Though it has suffered two major restructurings after a mudslide in 1678 and an earthquake in 1729, the basic lines of the church have not been changed. Especially noteworthy are the capitals on the columns inside the church which are believed to be from Lombard artisans in the 1100’s and the apse, with the varying rows of columns.
PS. Don't forget to visit the crypt where you can see the foundation built by the Romans!
Step Back into Time with these Small Towns
Proceed down into the town of Pratovecchio which offers two spacious and special squares. The newer of the two is named after Paolo Uccello, an important Florentine artist from the 1400’s whose family came from Pratovecchio and who has left several special pieces of art in Florence. It is a circular piazza with a fountain in the center and a small park for children.
The other main square can be explored by walking down via Giuseppe Garibaldi and the “portico” or covered arcades which characterizes this small town. Enter from any one of the little roads on the left-hand side and you will find Piazza Jacopo Landino, named after another important artist from the 1300’s. Many times referred to as the Old Square (Piazza Vecchia), it is the home to the headquarters for the National Park for Casentino and a lovely church from the 1500’s called SS Nome di Gesù.
After a visit to Pratovecchio, one can proceed to Stia, only a few kilometers up the road. Often referred to as the source of the Arno River which flows through Florence, Stia was actually founded as the market town to the Castello di Porciano, located a short distance up the hill. The actual source of the Arno is located on Mount Falterona and is just one of the many walking excursions one can take from this area.
The Art of Wool in Stia
If you opted to drive, park your car in the lot located in front of the bridge over the Staggia river - which meets up with the Arno right here in Stia. This little town has a very unique and picturesque main square in the form of a triangle. Noteworthy are the arcades that line both sides of Piazza Tanucci, the church Santa Maria della Assunta and the water well with its ornate metalwork at the tip of the triangle. The columns in the church are very similar in style and quality to those in Romena, which corresponds with dates of the building.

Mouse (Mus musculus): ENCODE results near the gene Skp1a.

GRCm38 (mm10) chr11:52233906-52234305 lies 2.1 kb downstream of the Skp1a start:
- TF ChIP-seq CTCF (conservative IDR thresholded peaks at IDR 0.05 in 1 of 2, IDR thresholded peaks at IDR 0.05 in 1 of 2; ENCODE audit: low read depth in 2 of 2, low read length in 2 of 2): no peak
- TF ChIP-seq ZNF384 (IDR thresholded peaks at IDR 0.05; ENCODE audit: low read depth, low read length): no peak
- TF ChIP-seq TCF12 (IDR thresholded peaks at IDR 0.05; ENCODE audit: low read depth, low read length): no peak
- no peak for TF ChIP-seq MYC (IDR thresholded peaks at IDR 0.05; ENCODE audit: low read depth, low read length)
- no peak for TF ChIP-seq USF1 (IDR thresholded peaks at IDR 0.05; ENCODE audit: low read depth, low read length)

Wool was a major player in the economic well-being of this valley and the Eco-Museum for Wool is worth a visit as it was the largest wool mill in Stia, at one time employing over 500 persons and producing approximately 700.000 meters of cloth a year.
Stia still produces "panno Casentino" a fuzzy wool cloth and you will find shops around town where you can buy winter coats made in the quite particular cloth. Insider tip: orange and green are the traditional colors so if you are looking for a special souvenir, this would be perfect.
Take a few minutes to visit Palagio Fiorentino, located over a small bridge above the wool mill. Here you will find a modern architecture covering which houses 10 faucets for the fresh spring water that is found in Stia - bring a bottle and fill it up---some of the sweetest water you will ever taste, crisp cool and naturally clean (a great addition to your picnic!)
Picnic at Camaldoli
Backtracking to Pratovecchio, you can follow the signs for the Camaldoli Hermitage, run by of a branch of monks from the San Benedictine order. Founded by Saint Romuald in the early 1000’s, the Hermitage and Monastery created a commanding point of reference for not only the Guidi family who ruled this area but also the people who worked the land, the plebs.
The road into the National Forest, which leads to the Hermitage is a mix of asphalt and dirt road - but easy to navigate and a soft ride in the car. There are many little alcoves and “sentieri” or trails to stop and visit along the way...and a perfect area to stop for a picnic.